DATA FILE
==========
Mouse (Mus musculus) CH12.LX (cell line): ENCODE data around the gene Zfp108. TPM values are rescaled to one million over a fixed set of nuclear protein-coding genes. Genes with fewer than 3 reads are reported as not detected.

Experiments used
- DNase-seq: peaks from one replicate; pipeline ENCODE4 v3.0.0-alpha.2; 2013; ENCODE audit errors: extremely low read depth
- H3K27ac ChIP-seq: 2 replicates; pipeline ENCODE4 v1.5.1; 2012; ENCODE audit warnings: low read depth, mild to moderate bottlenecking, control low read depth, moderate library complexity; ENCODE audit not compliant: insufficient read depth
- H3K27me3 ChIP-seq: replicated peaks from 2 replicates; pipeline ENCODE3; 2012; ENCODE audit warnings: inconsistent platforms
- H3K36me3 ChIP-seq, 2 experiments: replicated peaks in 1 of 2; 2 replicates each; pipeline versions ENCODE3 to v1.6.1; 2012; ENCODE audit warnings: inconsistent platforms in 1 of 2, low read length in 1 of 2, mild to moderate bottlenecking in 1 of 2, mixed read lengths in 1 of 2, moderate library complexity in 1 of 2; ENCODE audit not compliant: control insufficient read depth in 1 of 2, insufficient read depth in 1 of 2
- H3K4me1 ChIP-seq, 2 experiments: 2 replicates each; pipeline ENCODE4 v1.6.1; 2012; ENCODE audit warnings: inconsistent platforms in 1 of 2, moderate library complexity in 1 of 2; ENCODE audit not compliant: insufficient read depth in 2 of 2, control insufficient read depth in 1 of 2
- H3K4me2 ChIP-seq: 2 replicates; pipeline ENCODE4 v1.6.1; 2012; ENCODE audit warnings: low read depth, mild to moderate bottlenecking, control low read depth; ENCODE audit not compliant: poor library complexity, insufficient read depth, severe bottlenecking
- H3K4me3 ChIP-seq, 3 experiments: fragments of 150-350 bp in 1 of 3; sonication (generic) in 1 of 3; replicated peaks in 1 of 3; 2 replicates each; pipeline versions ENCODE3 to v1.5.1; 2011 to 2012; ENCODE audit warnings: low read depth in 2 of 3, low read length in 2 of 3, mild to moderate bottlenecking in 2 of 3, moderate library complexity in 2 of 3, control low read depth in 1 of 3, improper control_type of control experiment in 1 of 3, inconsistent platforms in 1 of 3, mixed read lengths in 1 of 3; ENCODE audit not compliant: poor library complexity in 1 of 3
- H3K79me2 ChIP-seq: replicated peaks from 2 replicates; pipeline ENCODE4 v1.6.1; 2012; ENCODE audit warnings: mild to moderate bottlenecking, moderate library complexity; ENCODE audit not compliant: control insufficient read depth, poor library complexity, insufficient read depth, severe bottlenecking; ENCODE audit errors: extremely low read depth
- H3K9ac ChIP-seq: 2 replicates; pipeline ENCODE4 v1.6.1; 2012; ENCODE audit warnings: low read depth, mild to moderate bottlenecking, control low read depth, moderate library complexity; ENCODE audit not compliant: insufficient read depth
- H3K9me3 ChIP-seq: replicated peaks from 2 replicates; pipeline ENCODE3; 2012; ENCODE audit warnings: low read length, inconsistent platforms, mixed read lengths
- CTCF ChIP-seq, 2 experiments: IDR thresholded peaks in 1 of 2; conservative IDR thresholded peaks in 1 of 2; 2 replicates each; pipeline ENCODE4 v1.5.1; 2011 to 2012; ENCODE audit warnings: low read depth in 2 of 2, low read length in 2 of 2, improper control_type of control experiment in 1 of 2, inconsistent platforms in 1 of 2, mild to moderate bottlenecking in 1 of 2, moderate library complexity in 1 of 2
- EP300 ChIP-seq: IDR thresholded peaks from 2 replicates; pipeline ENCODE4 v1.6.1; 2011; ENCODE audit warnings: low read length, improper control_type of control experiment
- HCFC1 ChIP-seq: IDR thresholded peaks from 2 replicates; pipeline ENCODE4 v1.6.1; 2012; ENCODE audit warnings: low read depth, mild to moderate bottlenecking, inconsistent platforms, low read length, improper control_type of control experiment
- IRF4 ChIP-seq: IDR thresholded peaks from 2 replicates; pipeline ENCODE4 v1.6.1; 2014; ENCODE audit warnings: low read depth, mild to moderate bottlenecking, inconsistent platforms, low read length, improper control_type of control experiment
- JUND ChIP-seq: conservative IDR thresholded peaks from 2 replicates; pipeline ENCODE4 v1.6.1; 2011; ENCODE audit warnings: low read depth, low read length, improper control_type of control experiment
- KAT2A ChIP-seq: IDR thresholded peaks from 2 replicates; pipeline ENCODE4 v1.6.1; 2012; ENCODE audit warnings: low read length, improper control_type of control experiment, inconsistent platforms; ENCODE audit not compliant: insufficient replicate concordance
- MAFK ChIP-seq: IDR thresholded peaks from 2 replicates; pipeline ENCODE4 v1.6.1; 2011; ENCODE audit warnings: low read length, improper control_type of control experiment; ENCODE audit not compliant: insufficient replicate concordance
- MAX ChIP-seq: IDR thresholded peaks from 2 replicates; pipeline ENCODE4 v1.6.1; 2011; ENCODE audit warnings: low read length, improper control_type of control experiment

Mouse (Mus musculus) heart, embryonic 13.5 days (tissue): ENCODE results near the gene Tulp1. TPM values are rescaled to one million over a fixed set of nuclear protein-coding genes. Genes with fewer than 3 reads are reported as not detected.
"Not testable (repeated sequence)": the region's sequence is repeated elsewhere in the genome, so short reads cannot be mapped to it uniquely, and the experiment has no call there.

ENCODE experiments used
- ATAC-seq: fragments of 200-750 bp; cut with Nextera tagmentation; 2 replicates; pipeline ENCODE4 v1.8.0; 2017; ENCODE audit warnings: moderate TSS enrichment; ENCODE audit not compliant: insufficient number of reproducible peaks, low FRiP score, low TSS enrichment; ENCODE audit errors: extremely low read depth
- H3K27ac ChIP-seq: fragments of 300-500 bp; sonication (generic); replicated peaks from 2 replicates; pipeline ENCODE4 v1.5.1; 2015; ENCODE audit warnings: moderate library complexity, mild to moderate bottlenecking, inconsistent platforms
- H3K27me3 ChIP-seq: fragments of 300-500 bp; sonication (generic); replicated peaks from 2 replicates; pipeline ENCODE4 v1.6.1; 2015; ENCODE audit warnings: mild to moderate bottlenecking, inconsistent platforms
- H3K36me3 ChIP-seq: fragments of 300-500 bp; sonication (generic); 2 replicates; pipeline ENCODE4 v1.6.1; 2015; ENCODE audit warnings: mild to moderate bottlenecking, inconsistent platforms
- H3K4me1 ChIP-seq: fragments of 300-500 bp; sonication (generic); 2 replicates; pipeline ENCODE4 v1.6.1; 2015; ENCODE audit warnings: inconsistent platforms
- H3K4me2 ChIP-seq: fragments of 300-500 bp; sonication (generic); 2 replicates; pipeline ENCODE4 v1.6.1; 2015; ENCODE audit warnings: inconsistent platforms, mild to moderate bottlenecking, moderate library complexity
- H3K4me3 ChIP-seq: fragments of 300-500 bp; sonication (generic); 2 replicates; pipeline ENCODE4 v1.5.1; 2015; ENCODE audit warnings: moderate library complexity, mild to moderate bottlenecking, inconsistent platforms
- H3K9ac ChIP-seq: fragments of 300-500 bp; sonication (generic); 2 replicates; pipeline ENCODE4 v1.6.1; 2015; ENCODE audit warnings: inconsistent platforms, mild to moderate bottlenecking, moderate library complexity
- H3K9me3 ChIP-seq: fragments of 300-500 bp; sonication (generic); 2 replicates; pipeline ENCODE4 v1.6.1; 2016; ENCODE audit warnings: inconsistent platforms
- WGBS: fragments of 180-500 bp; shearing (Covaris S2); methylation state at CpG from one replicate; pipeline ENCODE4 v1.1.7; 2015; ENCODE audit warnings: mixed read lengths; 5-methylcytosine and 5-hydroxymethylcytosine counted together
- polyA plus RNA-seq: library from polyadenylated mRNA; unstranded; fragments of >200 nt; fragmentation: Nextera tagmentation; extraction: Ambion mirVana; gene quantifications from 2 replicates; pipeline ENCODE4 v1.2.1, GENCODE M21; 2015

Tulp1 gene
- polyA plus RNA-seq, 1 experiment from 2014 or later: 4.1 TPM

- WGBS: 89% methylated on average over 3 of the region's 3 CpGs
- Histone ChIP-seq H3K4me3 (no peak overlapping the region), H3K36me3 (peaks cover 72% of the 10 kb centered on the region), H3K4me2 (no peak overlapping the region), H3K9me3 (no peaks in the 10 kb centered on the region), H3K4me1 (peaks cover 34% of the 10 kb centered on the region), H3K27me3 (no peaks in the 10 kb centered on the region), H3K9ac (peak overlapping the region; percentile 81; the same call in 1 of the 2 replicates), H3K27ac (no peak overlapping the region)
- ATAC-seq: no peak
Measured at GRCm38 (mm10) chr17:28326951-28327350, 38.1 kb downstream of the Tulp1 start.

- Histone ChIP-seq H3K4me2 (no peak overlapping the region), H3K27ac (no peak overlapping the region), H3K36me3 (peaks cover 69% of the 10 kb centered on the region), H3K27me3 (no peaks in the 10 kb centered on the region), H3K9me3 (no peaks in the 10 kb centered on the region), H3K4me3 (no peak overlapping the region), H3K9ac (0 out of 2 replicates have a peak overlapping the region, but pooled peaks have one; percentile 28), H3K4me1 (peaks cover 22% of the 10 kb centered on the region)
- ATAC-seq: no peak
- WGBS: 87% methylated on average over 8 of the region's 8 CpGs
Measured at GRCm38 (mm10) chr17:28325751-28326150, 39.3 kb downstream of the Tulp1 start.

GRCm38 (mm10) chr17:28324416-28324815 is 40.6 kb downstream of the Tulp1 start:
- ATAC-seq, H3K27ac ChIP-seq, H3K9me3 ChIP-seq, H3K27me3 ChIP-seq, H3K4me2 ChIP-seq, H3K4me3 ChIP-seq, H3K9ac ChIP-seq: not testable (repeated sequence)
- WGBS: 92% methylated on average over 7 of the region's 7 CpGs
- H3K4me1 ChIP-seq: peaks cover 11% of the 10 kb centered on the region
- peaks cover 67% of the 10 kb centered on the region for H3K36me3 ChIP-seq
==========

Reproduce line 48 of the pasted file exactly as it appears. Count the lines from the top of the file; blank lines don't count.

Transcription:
- H3K4me1 ChIP-seq: peaks cover 11% of the 10 kb centered on the region